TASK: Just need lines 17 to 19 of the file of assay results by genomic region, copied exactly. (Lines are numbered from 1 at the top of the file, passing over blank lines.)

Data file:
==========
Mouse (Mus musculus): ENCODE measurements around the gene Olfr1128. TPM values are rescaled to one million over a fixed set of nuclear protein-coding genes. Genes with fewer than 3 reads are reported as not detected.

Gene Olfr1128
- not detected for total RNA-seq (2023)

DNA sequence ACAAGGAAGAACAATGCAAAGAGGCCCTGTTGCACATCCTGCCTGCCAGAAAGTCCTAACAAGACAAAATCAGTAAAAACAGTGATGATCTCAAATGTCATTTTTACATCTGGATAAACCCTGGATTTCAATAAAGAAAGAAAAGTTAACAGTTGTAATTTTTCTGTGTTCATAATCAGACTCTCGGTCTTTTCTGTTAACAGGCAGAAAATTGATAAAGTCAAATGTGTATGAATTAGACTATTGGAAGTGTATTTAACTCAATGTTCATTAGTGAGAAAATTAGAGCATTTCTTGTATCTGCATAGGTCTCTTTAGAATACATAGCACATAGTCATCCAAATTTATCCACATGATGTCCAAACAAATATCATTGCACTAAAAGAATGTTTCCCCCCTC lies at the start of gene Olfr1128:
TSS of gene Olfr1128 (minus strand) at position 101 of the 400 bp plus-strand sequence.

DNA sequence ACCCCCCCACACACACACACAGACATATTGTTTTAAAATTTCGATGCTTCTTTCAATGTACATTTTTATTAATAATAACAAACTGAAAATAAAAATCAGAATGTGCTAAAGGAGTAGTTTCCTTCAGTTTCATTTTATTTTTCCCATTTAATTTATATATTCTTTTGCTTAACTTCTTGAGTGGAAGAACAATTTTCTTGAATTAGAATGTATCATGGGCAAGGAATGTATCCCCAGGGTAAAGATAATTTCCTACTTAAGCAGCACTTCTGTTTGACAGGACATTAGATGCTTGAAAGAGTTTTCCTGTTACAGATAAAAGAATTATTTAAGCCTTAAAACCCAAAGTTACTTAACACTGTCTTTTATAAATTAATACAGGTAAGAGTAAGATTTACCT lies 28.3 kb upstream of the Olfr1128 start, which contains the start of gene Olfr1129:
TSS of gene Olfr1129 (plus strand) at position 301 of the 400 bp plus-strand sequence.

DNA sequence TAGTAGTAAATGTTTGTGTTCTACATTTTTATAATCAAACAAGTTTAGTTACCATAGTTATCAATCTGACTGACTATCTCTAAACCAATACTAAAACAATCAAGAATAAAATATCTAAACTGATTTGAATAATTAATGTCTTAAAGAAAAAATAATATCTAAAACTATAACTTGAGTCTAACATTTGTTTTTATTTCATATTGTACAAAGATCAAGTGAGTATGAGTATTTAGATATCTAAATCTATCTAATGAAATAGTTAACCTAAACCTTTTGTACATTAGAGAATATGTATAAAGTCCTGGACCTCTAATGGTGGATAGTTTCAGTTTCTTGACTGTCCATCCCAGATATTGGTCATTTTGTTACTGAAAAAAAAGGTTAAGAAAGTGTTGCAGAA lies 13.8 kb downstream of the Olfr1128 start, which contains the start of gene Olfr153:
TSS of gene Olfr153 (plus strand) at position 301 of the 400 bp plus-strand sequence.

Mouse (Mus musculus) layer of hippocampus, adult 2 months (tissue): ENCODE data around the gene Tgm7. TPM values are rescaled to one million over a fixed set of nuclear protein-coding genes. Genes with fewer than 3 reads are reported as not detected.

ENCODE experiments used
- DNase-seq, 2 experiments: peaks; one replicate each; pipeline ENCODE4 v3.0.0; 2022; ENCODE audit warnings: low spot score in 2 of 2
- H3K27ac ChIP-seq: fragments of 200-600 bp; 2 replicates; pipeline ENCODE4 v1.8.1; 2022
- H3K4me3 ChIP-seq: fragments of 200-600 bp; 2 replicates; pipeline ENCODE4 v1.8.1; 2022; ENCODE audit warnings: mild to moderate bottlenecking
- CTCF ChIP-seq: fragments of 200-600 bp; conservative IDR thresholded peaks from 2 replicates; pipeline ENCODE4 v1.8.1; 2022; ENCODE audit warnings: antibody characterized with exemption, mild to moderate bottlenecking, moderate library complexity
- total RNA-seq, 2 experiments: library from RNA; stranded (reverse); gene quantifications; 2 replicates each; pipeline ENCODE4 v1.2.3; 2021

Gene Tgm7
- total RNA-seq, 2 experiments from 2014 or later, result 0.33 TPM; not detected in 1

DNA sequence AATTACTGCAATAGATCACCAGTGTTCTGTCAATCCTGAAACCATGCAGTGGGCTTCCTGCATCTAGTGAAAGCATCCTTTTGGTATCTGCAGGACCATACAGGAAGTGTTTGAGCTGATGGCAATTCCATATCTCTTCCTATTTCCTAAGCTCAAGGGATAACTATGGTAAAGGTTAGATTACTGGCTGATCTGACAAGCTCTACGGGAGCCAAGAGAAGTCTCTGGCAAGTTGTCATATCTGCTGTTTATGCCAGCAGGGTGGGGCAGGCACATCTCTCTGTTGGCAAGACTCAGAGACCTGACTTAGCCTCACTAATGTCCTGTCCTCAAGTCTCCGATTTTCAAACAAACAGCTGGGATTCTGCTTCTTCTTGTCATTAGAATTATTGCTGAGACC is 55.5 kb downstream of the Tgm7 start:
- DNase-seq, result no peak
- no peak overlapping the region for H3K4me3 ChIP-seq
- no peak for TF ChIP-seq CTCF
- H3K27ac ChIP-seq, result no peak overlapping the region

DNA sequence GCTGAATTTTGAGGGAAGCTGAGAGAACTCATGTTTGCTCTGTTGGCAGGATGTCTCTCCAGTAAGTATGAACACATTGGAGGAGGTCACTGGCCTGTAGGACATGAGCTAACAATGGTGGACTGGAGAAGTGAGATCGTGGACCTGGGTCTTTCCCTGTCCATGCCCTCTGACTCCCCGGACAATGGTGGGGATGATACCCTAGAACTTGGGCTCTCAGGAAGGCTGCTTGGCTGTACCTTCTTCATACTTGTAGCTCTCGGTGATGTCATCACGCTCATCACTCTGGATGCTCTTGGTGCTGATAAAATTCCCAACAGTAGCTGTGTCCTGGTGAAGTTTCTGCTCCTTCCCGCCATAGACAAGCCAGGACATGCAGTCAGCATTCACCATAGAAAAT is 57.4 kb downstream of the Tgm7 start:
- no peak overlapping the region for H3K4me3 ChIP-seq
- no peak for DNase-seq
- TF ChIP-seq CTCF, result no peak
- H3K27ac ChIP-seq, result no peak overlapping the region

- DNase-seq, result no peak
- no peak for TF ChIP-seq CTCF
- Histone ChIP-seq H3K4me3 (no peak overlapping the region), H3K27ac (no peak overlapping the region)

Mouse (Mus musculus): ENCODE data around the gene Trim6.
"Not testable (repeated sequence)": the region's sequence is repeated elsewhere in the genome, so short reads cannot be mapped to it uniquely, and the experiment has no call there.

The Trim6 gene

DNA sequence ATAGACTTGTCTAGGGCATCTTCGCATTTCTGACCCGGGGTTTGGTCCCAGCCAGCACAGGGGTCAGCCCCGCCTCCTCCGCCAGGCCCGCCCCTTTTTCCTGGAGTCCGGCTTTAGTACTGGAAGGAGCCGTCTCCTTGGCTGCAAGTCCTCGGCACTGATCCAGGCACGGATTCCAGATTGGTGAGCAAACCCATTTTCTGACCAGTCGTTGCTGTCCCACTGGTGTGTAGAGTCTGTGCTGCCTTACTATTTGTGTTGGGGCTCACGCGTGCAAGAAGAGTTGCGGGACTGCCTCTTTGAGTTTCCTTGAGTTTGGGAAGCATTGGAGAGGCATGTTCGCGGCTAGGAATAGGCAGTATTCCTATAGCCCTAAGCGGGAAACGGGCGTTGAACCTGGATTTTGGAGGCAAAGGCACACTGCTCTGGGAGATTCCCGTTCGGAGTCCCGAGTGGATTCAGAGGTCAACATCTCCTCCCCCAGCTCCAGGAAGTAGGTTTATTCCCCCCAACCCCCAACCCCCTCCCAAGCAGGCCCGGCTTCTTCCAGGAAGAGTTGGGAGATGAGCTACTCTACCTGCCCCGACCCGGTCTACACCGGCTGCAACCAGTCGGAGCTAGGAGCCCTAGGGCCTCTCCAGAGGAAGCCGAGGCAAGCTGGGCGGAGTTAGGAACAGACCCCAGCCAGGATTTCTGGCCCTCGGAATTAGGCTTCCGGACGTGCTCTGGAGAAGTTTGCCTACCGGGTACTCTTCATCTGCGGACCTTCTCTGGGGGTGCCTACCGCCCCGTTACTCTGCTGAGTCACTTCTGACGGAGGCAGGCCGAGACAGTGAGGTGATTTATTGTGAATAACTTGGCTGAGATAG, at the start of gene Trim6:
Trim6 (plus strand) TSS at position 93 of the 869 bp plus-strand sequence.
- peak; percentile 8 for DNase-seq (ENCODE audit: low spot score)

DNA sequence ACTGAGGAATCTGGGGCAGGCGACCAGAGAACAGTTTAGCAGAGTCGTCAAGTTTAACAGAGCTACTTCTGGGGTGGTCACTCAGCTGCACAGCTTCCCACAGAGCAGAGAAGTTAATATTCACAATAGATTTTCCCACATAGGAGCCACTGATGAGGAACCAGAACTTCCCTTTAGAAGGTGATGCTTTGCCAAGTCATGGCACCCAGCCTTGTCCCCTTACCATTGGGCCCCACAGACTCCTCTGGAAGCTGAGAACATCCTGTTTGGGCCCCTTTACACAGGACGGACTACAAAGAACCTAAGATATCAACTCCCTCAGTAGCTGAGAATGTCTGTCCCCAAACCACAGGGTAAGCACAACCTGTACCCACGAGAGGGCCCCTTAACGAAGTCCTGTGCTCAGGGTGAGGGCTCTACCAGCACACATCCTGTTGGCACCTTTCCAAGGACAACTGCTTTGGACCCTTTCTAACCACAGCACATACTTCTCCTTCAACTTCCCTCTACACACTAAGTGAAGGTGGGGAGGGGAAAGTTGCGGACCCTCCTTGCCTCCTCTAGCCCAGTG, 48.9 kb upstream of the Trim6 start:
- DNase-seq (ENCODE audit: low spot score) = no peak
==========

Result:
Gene Tgm7
- total RNA-seq, 2 experiments from 2014 or later, result 0.33 TPM; not detected in 1

DNA sequence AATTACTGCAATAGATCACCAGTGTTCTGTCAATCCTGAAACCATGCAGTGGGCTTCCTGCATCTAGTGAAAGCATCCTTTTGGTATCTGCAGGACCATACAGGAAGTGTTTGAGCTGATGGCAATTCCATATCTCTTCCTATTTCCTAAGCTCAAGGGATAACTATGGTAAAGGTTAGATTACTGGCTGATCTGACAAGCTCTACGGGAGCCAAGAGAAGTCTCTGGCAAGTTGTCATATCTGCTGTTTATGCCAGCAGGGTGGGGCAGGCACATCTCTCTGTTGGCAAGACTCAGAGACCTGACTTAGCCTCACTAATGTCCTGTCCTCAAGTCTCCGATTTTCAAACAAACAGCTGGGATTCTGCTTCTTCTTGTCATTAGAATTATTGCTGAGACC is 55.5 kb downstream of the Tgm7 start: